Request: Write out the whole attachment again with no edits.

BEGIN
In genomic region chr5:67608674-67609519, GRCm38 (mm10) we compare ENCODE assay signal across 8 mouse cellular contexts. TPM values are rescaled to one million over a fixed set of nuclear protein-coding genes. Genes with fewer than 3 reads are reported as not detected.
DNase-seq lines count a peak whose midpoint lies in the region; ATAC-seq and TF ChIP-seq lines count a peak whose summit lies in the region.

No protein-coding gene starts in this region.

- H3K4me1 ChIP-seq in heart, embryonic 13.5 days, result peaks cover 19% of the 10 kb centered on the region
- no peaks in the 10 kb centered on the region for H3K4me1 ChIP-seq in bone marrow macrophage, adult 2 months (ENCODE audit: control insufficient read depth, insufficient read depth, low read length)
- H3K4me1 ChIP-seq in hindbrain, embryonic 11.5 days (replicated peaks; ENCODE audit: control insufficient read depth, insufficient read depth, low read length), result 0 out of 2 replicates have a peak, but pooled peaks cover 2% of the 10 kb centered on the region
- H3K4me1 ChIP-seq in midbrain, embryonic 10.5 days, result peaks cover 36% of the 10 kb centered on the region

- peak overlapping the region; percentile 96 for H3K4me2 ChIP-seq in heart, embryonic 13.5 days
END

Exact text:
In genomic region chr5:67608674-67609519, GRCm38 (mm10) we compare ENCODE assay signal across 8 mouse cellular contexts. TPM values are rescaled to one million over a fixed set of nuclear protein-coding genes. Genes with fewer than 3 reads are reported as not detected.
DNase-seq lines count a peak whose midpoint lies in the region; ATAC-seq and TF ChIP-seq lines count a peak whose summit lies in the region.

No protein-coding gene starts in this region.

- H3K4me1 ChIP-seq in heart, embryonic 13.5 days, result peaks cover 19% of the 10 kb centered on the region
- no peaks in the 10 kb centered on the region for H3K4me1 ChIP-seq in bone marrow macrophage, adult 2 months (ENCODE audit: control insufficient read depth, insufficient read depth, low read length)
- H3K4me1 ChIP-seq in hindbrain, embryonic 11.5 days (replicated peaks; ENCODE audit: control insufficient read depth, insufficient read depth, low read length), result 0 out of 2 replicates have a peak, but pooled peaks cover 2% of the 10 kb centered on the region
- H3K4me1 ChIP-seq in midbrain, embryonic 10.5 days, result peaks cover 36% of the 10 kb centered on the region

- peak overlapping the region; percentile 96 for H3K4me2 ChIP-seq in heart, embryonic 13.5 days